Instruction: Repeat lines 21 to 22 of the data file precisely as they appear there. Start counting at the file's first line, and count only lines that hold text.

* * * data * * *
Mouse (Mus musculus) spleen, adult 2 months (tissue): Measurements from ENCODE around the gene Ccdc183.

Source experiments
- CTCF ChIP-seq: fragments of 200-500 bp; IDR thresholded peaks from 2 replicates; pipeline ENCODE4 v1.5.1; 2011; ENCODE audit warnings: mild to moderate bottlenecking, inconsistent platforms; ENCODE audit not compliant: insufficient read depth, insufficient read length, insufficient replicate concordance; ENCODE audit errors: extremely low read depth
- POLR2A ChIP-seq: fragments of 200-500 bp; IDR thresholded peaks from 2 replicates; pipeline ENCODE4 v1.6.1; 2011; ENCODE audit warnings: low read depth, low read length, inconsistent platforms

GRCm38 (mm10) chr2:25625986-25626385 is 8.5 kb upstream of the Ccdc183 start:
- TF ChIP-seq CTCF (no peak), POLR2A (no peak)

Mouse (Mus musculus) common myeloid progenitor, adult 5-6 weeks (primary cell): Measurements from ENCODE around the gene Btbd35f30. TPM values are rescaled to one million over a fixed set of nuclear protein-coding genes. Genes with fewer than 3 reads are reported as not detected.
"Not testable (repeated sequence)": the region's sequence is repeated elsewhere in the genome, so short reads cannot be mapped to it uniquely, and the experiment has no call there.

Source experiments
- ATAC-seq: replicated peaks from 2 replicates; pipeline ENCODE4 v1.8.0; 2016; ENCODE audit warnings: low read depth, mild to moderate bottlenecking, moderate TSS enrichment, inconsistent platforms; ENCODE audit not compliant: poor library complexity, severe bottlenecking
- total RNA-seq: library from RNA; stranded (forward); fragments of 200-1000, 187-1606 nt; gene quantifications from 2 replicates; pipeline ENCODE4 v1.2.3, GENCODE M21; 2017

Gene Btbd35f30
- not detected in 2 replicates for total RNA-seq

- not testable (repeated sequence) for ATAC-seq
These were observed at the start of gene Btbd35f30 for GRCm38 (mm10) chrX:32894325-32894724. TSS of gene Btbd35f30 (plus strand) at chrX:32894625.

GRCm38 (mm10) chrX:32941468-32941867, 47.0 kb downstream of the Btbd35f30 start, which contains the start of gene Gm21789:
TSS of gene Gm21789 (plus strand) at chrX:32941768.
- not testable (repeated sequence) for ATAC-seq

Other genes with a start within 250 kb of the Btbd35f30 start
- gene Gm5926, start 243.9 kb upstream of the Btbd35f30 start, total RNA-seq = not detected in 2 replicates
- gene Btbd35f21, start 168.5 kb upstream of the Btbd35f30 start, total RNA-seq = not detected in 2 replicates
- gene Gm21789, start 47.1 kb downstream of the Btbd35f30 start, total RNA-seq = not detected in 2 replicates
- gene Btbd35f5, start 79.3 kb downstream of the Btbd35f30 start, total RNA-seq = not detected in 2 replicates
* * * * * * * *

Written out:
- gene Btbd35f21, start 168.5 kb upstream of the Btbd35f30 start, total RNA-seq = not detected in 2 replicates
- gene Gm21789, start 47.1 kb downstream of the Btbd35f30 start, total RNA-seq = not detected in 2 replicates